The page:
….everything we know about the meeting — from whom it involved to how it was set up to how it unfolded — is in line with what intelligence analysts would expect an overture in a Russian influence operation to look like. It bears all the hallmarks of a professionally planned, carefully orchestrated intelligence soft pitch designed to gauge receptivity, while leaving room for plausible deniability in case the approach is rejected. And the Trump campaign’s willingness to take the meeting — and, more important, its failure to report the episode to U.S. authorities — may have been exactly the green light Russia was looking for to launch a more aggressive phase of intervention in the U.S. election….

Had this Russian overture been rejected or promptly reported by the Trump campaign to U.S. authorities, Russian intelligence would have been forced to recalculate the risk vs. gain of continuing its aggressive operation to influence U.S. domestic politics. Russian meddling might have been compromised in its early stages and stopped in its tracks by U.S. intelligence and law enforcement agencies before it reached fruition by the late fall.

So the suggestion that this was a nothing meeting without consequence is, in all likelihood, badly mistaken.

Paul Krugman, “Takers and Fakers”, The New York Times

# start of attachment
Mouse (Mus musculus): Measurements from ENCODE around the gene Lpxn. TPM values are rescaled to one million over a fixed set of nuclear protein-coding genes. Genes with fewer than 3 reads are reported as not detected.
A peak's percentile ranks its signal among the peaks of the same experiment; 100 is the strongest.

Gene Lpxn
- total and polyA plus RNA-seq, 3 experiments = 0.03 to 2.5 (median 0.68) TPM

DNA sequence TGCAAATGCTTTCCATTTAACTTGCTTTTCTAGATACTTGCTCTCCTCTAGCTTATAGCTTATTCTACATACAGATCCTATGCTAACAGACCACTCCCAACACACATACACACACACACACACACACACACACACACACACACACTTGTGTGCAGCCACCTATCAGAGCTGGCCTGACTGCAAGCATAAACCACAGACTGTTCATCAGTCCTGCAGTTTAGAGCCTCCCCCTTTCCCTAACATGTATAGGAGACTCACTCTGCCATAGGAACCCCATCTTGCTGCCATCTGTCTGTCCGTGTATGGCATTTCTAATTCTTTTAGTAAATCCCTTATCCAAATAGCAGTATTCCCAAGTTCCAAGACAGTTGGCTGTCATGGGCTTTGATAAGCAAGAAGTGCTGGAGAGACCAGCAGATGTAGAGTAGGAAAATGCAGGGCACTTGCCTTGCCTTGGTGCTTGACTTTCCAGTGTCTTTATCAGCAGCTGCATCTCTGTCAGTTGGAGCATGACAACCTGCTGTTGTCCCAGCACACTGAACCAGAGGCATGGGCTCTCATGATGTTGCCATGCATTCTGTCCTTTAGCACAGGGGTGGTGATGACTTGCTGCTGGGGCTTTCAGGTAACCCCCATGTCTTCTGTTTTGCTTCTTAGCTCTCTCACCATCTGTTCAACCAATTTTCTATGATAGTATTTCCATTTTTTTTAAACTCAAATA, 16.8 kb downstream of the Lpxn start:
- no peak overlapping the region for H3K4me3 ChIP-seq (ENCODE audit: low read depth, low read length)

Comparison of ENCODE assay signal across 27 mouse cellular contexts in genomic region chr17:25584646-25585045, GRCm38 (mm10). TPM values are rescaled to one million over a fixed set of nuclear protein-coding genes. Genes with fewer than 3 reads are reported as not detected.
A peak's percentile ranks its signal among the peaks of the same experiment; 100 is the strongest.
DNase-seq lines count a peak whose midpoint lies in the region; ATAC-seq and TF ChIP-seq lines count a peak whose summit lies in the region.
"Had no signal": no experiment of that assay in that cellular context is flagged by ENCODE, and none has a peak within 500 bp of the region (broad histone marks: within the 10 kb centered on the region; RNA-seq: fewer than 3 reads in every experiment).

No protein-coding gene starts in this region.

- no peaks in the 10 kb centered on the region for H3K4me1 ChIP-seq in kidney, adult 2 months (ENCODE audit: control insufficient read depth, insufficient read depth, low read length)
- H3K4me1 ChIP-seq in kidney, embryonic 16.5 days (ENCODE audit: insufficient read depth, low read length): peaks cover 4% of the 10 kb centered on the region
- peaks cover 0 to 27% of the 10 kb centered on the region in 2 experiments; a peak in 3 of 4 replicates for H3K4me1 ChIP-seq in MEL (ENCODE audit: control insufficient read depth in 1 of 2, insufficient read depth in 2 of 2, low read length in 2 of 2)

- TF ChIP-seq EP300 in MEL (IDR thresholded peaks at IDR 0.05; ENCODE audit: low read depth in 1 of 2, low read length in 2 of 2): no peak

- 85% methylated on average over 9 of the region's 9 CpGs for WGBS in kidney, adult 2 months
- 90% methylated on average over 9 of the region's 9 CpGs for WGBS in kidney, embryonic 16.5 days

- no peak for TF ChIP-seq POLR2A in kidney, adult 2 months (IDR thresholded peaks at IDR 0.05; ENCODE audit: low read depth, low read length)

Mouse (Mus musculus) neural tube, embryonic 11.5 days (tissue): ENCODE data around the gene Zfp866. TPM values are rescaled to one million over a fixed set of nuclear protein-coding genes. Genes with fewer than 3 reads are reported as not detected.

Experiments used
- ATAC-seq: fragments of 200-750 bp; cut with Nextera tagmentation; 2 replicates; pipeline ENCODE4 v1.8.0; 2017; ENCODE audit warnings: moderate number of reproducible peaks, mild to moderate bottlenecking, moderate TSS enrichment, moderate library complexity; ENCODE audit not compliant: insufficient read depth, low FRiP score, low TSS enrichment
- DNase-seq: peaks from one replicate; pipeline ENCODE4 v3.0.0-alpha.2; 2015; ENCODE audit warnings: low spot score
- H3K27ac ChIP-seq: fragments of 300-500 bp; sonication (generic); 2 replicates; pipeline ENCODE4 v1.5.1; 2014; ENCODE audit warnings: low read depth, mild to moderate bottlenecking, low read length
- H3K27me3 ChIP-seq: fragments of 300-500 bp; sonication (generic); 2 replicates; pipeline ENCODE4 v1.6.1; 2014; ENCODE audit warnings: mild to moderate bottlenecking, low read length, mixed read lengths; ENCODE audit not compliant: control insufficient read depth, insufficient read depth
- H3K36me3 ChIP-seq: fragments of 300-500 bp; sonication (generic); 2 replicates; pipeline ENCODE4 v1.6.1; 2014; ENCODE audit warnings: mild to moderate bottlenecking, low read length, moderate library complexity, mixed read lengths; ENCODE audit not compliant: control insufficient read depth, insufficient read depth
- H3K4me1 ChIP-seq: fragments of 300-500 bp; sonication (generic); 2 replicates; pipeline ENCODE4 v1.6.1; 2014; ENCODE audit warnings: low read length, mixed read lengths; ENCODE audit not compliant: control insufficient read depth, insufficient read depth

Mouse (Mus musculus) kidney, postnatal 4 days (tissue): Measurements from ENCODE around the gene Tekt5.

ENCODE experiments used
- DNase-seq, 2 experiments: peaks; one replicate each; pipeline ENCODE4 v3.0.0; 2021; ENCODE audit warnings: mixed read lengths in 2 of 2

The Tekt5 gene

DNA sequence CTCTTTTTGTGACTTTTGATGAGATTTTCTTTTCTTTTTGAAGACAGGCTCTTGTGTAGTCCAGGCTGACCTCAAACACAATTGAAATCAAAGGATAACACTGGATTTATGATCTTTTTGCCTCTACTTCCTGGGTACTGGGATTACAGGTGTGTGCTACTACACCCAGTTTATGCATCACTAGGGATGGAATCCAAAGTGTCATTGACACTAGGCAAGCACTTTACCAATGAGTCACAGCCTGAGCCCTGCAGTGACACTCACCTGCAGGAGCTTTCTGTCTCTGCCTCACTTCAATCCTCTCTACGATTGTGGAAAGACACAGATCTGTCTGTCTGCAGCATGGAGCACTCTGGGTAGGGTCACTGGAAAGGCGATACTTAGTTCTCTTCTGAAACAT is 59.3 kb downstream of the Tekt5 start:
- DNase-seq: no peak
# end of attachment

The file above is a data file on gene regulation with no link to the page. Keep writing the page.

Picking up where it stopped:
… throughout the whole campaign against Obamacare, Republicans have been lying about their intentions.

Believe it or not, conservatives actually do have a more or less coherent vision of health care. It’s basically pure Ayn Rand: if you’re sick or poor, you’re on your own…. Specifically:

1. Health care, even the most essential care, is a privilege, not a right. If you can’t get insurance because you have a preexisting condition, because your income isn’t high enough, or both, too bad.

2. People who manage to get insurance through government aid, whether Medicaid, subsidies, or regulation and mandates that force healthy people to buy into a common risk pool, are “takers” exploiting the wealth creators, aka the rich.

3. Even for those who have insurance, it covers too much. Deductibles and co-pays should be much higher, to give people “skin in the game”…